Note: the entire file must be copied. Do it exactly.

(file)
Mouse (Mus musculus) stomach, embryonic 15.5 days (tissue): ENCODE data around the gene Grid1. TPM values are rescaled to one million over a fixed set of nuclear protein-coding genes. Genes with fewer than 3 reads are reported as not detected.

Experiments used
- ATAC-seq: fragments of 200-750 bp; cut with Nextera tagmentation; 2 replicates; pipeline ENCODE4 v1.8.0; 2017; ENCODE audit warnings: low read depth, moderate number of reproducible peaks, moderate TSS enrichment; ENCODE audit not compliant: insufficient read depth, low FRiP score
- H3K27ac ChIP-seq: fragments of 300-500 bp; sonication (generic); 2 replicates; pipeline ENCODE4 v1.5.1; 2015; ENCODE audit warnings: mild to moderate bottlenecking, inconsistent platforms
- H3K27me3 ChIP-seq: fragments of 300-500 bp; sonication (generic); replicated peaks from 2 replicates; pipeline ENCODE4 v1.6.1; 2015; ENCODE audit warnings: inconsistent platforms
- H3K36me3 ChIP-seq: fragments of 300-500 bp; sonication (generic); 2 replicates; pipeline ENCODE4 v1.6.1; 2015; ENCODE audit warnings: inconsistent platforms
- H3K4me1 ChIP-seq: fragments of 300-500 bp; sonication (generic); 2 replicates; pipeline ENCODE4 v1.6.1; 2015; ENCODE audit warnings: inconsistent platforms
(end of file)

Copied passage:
Mouse (Mus musculus) stomach, embryonic 15.5 days (tissue): ENCODE data around the gene Grid1. TPM values are rescaled to one million over a fixed set of nuclear protein-coding genes. Genes with fewer than 3 reads are reported as not detected.

Experiments used
- ATAC-seq: fragments of 200-750 bp; cut with Nextera tagmentation; 2 replicates; pipeline ENCODE4 v1.8.0; 2017; ENCODE audit warnings: low read depth, moderate number of reproducible peaks, moderate TSS enrichment; ENCODE audit not compliant: insufficient read depth, low FRiP score
- H3K27ac ChIP-seq: fragments of 300-500 bp; sonication (generic); 2 replicates; pipeline ENCODE4 v1.5.1; 2015; ENCODE audit warnings: mild to moderate bottlenecking, inconsistent platforms
- H3K27me3 ChIP-seq: fragments of 300-500 bp; sonication (generic); replicated peaks from 2 replicates; pipeline ENCODE4 v1.6.1; 2015; ENCODE audit warnings: inconsistent platforms
- H3K36me3 ChIP-seq: fragments of 300-500 bp; sonication (generic); 2 replicates; pipeline ENCODE4 v1.6.1; 2015; ENCODE audit warnings: inconsistent platforms
- H3K4me1 ChIP-seq: fragments of 300-500 bp; sonication (generic); 2 replicates; pipeline ENCODE4 v1.6.1; 2015; ENCODE audit warnings: inconsistent platforms